Legal challenge as Sri Lankan political turmoil deepens

Mahinda Rajapaksa Short Of'Magic Number To Prove Majority Spokesperson

Sri Lankan Parliament dissolved as Mahinda Rajapaksa fails to garner majority before November 14

"The election is likely to be held in early January", the minister said.

State television network Rupavahini announced on Friday that Sirisena signed a notification announcing the dissolution of Parliament effective at midnight Friday.

The incoming head of the House Foreign Affairs Committee warned Sirisena he was jeopardizing United States assistance including a package under discussion through the Millennium Challenge Cooperation, which supports countries that observe democratic norms.

Ousted Sri Lankan Prime Minister Ranil Wickremesinghe's United National Party will challenge in court what it termed as the illegal dissolution of Parliament by President Maithripala Sirisena a day after he announced a snap election in January.

The president later called snap polls on Jan 5.

Dayasiri Jayasekara, a cabinet minister, has expressed his support for Sirisena's decision to dissolve the legislature.

"The dissolution clearly indicates that Mr. Sirisena has grossly misjudged and miscalculated the support that he might or could secure to demonstrate support in the Parliament", said Bharath Gopalaswamy, director at US -based analyst group Atlantic Council's South Asia Center.

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At the same time, the sources claimed that Brussels isn't sure whether Prime Minister Theresa May's Cabinet approves of her plans. Speaking of his brother, Jo Johnson acknowledged that the Brexit negotiations "have at least united us in fraternal dismay".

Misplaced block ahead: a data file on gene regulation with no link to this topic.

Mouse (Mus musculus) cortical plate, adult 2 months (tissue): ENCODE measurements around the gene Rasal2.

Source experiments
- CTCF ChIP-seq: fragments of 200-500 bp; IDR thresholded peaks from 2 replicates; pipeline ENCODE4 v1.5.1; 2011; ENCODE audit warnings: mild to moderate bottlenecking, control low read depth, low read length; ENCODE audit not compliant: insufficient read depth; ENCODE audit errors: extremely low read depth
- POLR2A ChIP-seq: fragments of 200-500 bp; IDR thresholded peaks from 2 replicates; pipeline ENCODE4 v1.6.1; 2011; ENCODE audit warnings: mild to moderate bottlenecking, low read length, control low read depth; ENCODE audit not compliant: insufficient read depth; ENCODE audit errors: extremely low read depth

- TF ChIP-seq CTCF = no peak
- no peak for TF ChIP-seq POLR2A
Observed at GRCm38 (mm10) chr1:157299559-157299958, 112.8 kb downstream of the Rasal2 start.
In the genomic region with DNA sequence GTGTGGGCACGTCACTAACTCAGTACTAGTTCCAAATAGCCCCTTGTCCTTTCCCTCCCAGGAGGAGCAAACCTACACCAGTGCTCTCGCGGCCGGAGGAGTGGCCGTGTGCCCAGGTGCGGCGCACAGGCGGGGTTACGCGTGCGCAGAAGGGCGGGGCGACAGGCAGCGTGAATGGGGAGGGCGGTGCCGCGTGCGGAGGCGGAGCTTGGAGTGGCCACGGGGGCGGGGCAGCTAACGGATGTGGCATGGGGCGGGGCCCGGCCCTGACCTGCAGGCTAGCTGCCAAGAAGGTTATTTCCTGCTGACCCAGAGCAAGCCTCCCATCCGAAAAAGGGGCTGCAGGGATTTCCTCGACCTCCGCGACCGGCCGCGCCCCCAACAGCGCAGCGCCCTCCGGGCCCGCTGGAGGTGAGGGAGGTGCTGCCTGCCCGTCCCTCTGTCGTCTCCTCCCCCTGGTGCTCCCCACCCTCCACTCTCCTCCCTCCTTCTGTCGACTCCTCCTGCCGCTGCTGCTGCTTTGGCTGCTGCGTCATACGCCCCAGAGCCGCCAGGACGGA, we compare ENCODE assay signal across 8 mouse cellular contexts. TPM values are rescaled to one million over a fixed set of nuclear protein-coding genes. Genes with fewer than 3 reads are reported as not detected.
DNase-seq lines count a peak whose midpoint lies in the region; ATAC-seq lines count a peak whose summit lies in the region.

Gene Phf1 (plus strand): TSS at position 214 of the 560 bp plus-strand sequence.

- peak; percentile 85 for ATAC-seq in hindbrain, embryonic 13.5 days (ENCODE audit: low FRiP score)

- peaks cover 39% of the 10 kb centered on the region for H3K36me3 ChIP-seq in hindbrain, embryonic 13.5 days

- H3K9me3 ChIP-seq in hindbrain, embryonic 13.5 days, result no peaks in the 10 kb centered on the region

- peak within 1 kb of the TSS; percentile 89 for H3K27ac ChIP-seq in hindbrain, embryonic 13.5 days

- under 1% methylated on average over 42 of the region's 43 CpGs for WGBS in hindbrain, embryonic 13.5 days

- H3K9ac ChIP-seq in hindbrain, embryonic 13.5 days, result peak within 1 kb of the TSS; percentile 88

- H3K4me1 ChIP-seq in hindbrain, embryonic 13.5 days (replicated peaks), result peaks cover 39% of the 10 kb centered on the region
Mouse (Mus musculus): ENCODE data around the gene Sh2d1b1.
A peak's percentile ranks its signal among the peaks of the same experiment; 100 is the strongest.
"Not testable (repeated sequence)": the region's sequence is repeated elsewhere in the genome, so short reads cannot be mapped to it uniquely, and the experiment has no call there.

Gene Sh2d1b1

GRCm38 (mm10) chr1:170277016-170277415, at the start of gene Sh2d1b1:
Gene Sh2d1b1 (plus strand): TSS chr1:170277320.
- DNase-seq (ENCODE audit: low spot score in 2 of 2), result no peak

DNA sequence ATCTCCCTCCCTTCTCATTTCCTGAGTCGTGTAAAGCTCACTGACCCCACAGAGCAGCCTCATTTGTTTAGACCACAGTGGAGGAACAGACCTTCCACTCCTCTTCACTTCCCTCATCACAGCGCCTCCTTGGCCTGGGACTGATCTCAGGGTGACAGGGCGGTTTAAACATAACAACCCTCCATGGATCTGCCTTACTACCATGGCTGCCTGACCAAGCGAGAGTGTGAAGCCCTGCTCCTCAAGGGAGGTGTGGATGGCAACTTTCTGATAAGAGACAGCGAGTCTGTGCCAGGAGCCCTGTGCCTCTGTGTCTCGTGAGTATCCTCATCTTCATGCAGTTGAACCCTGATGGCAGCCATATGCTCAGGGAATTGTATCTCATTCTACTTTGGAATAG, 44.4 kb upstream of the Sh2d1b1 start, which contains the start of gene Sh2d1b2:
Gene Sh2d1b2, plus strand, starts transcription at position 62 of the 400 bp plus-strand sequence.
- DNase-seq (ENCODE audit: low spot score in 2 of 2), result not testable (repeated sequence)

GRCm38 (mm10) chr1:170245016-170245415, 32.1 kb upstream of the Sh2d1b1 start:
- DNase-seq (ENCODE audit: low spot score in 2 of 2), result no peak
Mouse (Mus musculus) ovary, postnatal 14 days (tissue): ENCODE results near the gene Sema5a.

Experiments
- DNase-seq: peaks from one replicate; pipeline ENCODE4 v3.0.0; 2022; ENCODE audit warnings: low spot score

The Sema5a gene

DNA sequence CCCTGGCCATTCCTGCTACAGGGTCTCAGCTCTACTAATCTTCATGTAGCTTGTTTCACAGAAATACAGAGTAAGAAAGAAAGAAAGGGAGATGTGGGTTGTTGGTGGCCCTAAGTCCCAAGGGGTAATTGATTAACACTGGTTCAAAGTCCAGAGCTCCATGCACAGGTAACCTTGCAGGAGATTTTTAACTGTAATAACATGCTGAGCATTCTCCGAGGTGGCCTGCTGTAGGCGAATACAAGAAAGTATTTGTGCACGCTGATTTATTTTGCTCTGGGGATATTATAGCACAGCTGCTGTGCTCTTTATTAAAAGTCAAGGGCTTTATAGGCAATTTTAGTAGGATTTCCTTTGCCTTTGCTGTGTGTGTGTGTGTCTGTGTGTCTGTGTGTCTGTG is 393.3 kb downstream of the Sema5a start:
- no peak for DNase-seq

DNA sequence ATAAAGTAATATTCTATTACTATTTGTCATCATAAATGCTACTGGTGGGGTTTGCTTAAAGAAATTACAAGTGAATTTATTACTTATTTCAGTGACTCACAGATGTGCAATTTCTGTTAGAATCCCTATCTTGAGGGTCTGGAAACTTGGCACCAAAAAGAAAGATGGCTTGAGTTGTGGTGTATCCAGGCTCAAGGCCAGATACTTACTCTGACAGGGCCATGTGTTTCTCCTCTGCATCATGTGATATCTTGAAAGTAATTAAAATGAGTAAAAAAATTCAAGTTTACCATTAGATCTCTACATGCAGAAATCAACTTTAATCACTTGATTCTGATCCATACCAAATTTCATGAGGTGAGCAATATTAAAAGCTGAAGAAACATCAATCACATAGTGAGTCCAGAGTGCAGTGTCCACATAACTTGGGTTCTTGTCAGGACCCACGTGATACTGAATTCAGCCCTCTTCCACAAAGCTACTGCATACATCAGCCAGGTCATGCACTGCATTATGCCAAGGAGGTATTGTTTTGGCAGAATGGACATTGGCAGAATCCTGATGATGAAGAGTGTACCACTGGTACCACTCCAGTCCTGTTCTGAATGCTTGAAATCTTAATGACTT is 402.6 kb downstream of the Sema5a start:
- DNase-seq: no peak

Following the unprecedented decision, Wickremesinghe refused to accept the move and sought a vote in the Parliament to prove his majority, however, Parliament was suspended and was scheduled to reconvene, it was dissolved on Friday by Sirisena.

Sirisena was also critical of investigations into military personnel accused of human rights violations during Sri Lanka's long civil war against a Tamil separatist group, which ended in 2009.

Sri Lanka's largest party announced Saturday a legal challenge to President Maithripala Sirisena's sacking of parliament, a move that has plunged the Indian Ocean island nation into fresh turmoil and alarmed the worldwide community. "Sirisena has relegated the constitution to toilet paper".

"The party will be pursuing the intervention of the courts to ensure the rule of law and the Constitution is protected against autocratic moves", a UNP statement said.

"Any further delay could damage Sri Lanka's global reputation and deter investors", the statement said. The only other legal ways would be through a referendum, or with the consent of two thirds of lawmakers.

"We fear that recent actions, if not corrected, will threaten your country's democratic development and derail the progress made in recent years", the three lawmakers said in a letter, a copy of which was obtained by The Associated Press.

President Maithripala Sirisena, who two weeks ago sparked a crisis by sacking the prime minister and installing former authoritarian leader Mahinda Rajapaksa in his place, signed a decree for elections to be held 5 January, almost two years ahead of schedule.

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